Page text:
Your Guide to Expected Family Contribution

The constantly rising cost of college is intimidating, and many families will assume that there’s no way they could pay for a college education out of their own pocket. Since this is true⎯very few folks can pay for college these days without financial assistance⎯most families assume that they’ll be eligible for some type of financial assistance that could help them pay for school.

Unfortunately, there are limited funds available to help students pay for school, and financial aid officers need a way to categorize applicants who have different levels of financial need. The expected family contribution (EFC) figure is designed to help.

A Formal Definition

Families can’t simply take a guess about what their EFC might be, and they can’t claim that their EFC is zero because they’d rather not pay for education.

Instead families must follow this series of steps in order to determine their EFC:

The U.S. Department of Education reviews the FAFSA and provides families with their EFC. That data is also shared with the schools the students choose to attend, if the applicant in question is a freshman. Otherwise, the data is only shared with the student’s college or university.


Factors That Influence EFC

If an EFC documents a family’s ability to pay for a student’s education, there are a number of variables that might influence the amount of money the family has available.

Of these variables, income is the most obvious, and deviations from the median income of $51,017 in 2012 could indicate an increased or decreased need for aid.

Income means more than a paycheck, however, and some families may be shocked to find that money coming from Social Security benefits, combat pay, and even contributions to retirement accounts also counts as income. Families in need might also have unpleasant surprises in the income arena. In fact, families struggling to find employment may need of help paying for household expenses and for college, but they still must report their unemployment benefits as income.


The Scholarship Center

investment-incomeThe typical equation to follow for all investments takes the present market value of the investment and subtracts any debt on the specific investment in order to determine the value that must be reported on the FAFSA.

Figures involving income and investments can deeply influence an EFC, but the amount of money a family can contribute might also be heavily influenced by the number of students in a household attending school in any given year.

While many families have only one child to send to college, those with multiple students in their midst could see their EFC drop as a result.

Source: http://www.census.gov/compendia/statab/2012/tables/12s0064.pdf

number-children-efc-figure

Factors That Do Not Count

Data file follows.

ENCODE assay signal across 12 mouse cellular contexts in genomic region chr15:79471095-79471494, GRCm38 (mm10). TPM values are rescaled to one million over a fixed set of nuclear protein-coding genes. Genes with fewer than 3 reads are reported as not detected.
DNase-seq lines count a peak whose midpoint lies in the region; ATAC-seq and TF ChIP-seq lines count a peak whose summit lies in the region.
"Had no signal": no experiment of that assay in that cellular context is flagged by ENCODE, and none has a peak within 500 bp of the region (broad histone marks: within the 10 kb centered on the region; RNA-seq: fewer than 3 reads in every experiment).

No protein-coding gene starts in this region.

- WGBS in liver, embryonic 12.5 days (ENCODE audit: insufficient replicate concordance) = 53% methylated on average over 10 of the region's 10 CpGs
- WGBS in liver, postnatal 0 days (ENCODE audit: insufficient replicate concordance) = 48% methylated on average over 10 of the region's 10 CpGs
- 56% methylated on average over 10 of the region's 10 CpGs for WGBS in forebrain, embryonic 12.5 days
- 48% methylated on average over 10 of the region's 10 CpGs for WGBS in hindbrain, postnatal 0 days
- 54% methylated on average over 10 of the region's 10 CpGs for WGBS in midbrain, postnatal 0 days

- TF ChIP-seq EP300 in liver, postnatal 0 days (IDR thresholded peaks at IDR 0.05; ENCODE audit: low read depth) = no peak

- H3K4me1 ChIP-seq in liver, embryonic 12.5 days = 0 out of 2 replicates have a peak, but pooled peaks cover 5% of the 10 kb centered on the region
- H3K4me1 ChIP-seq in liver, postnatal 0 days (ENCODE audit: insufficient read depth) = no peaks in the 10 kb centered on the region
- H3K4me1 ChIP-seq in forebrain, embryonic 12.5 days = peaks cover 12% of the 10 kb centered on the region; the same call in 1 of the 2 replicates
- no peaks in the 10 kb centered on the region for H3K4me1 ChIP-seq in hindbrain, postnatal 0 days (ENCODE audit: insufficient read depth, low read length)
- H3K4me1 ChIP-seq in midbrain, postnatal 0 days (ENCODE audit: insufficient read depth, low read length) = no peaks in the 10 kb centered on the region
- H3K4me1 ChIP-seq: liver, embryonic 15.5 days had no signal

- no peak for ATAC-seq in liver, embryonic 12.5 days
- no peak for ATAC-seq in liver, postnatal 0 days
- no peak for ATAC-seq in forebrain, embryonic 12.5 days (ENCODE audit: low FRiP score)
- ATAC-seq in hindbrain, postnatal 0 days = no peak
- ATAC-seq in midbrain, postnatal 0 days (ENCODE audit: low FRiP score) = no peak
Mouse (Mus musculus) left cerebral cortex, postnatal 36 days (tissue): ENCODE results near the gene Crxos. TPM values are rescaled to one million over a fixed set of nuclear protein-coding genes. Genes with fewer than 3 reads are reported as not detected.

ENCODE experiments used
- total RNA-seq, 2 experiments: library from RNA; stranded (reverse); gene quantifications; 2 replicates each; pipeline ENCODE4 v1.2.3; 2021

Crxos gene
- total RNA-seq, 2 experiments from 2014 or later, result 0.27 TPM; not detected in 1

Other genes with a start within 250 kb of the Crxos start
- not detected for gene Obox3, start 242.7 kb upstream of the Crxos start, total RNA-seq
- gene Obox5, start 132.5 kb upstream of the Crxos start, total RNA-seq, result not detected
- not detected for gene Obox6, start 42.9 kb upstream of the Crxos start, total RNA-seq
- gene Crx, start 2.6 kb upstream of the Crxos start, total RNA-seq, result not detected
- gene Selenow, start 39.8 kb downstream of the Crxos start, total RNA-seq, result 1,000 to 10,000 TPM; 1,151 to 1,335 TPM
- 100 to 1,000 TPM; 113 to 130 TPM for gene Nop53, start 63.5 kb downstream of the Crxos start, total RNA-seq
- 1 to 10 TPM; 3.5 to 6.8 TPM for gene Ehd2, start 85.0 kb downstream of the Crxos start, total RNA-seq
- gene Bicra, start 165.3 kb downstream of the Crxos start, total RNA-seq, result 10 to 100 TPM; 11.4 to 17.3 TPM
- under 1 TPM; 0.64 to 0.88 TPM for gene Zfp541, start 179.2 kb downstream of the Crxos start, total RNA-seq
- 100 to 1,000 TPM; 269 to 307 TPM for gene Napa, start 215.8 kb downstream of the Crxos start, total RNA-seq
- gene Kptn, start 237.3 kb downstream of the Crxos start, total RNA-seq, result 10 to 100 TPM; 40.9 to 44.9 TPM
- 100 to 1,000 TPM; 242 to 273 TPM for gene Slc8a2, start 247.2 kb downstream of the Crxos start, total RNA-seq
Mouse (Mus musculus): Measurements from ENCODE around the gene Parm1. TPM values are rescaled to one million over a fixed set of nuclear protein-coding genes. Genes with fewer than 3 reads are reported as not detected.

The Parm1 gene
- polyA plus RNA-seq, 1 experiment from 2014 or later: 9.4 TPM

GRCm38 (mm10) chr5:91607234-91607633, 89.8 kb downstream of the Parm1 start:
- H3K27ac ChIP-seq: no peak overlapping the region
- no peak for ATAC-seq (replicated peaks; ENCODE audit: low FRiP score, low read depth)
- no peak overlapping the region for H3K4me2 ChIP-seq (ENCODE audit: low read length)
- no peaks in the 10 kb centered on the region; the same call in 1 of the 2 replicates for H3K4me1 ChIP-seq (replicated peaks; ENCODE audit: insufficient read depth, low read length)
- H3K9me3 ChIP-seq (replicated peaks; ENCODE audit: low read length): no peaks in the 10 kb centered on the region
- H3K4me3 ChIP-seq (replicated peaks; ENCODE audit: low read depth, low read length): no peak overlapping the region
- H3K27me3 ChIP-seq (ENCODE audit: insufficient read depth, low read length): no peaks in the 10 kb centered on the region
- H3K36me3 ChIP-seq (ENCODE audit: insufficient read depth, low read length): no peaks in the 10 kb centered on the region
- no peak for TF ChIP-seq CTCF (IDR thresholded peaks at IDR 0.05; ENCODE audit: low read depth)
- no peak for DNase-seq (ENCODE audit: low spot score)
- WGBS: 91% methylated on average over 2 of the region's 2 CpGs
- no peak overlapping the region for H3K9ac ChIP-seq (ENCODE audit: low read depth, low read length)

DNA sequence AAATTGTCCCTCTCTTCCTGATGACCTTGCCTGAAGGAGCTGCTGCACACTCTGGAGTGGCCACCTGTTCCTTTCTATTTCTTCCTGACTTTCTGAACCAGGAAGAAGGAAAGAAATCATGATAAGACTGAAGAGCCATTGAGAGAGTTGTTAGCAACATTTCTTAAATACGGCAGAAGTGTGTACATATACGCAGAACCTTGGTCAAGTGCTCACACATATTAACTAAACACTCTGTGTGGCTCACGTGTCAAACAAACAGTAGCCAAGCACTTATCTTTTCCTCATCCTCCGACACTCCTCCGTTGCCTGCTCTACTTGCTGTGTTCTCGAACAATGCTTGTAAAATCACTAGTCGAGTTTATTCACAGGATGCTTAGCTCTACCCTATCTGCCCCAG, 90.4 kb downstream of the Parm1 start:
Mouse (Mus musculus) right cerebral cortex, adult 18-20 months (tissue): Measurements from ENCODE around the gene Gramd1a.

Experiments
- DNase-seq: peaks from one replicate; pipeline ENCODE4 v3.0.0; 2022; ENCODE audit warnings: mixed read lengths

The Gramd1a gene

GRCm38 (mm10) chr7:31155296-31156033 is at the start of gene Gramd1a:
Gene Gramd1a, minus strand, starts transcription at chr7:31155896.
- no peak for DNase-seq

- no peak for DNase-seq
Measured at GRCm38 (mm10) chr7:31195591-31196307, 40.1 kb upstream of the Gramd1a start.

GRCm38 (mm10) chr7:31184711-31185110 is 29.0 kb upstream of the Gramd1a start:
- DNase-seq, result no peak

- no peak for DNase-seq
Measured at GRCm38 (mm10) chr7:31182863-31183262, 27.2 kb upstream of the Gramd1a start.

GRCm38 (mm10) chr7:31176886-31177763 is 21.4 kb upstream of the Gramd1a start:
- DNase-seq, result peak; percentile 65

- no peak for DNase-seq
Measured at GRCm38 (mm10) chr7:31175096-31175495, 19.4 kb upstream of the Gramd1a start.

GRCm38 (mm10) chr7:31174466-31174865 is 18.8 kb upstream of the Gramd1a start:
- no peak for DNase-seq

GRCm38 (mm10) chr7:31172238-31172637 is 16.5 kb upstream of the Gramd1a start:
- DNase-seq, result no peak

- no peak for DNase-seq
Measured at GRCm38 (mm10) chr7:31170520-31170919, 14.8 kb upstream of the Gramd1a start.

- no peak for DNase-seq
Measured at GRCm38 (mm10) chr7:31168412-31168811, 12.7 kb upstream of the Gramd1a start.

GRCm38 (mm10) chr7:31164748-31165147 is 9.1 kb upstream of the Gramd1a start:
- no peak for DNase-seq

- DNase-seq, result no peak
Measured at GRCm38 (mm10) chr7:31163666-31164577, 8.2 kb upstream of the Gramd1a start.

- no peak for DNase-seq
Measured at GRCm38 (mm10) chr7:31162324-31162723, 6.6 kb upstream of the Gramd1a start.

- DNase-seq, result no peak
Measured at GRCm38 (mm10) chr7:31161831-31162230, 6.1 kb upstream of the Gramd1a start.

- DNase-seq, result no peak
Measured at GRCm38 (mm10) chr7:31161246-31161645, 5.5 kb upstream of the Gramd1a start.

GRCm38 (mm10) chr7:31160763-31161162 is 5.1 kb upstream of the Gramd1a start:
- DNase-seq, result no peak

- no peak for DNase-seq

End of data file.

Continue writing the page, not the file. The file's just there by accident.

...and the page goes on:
While obtaining an EFC means providing scads of data about a family’s monetary health and financial characteristics, the final figure isn’t a true representation of a family’s ability to pay for school, as there are many types of financial burdens that simply don’t apply. Household unsecured debt like credit cards and payday loans aren’t included, and that could be a huge burden on a family’s budget.

Similarly, the cost of the school the student chooses to attend is also not included in EFC calculations, and this figure can vary dramatically depending on the choices a student makes.

The higher the cost of a specific school does not affect the EFC. Instead the amount only determines financial need.

Cost of attendance – Expected Family Contribution
= Financial Need.

Because the amount of free money sources and other need-based financial aid may be limited, many high-cost schools can’t cover all the families’ EFC.

On the plus side, there are some types of financial data that don’t appear in the FAFSA. For example, when asked to list investments, some families might be tempted to put the value of their homes on the line. For most families, this is the largest investment they have.


Why Does This Matter?

Students and their parents have so much to worry about as they prepare for the college journey to begin, and some might wonder if issues of the EFC are even worth bothering over. In fact, many students seem to make financial choices regarding their education without determining their EFC at all.

According to the College Board, 54% of college students look at overall costs, without financial aid, when choosing a school.

Knowing your EFC can help you to make decisions that are in line with your financial means and goals. If you’re trying to plan ahead about how to cover college costs, having even a rough sense for your EFC will make you more as you apply for financial aid packages and student loans, if you need them.


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